Home Finance Spain’s Upbeat Outlook Is a Rare Bright Spot Among Eurozone Economies

Spain’s Upbeat Outlook Is a Rare Bright Spot Among Eurozone Economies

by internationalbanker

By Nicholas Larsen, International Banker

 

On May 1, Fitch Solutions upgraded its 2024 forecast for the Spanish economy, stating that gross domestic product (GDP) will expand by 2.2 percent in 2024 instead of the 1.5 percent it had predicted previously. This follows the healthy 2.5-percent growth rate recorded by the Southern European nation for 2023. With a myriad of key factors underpinning this revised, upbeat outlook, including stronger domestic consumption, a thriving tourism sector and a buoyant labour market, moreover, Spain’s economy in 2024 distinctly stands out as a rare bright spot amid the eurozone gloom.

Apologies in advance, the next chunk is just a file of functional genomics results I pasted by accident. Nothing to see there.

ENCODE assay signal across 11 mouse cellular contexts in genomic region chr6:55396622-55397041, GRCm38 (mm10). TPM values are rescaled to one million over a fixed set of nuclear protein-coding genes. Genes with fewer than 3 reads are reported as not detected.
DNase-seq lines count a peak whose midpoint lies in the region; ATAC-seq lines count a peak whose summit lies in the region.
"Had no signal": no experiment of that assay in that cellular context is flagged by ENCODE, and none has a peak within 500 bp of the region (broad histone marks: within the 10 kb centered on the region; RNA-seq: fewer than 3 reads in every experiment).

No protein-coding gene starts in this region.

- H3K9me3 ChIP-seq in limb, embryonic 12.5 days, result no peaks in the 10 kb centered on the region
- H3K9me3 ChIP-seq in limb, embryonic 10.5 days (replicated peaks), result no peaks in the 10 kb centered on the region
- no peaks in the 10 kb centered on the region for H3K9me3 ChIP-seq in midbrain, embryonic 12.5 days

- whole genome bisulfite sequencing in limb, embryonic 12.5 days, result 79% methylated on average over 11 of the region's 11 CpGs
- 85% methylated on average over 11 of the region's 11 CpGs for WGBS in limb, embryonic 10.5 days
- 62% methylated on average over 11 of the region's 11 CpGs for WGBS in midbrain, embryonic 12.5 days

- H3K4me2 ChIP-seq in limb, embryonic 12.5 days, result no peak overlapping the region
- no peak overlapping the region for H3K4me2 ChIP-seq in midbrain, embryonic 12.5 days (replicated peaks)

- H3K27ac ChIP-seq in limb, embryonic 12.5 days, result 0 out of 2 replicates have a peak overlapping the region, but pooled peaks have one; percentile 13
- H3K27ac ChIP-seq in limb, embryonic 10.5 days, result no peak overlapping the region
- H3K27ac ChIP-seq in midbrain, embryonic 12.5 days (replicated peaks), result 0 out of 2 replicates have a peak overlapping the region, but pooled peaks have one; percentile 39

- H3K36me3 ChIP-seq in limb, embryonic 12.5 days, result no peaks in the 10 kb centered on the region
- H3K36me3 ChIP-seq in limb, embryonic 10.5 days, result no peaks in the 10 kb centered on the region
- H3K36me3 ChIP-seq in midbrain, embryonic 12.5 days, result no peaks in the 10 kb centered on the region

With real GDP growth for 2024’s first quarter (Q1) registering at 0.7 percent quarter-over-quarter and 2.4 percent year-on-year, Fitch acknowledged that Spain’s performance well exceeded its expectations, as well as Bloomberg’s consensus estimate (which suggested only 0.4-percent quarterly growth) and those of many other important institutions, including the Bank of Spain, the OECD (Organisation for Economic Co-operation and Development) and the European Commission (EC). The main underlying factors for this stellar Q1 quarter-on-quarter growth were the strength of the foreign sector, which accounted for 0.5-percent growth, as tourism performed particularly well, along with household consumption, which grew by 0.3 percent. Investment, meanwhile, rebounded by 2.6 percent during the January-March quarter, having previously suffered two quarters of contractions.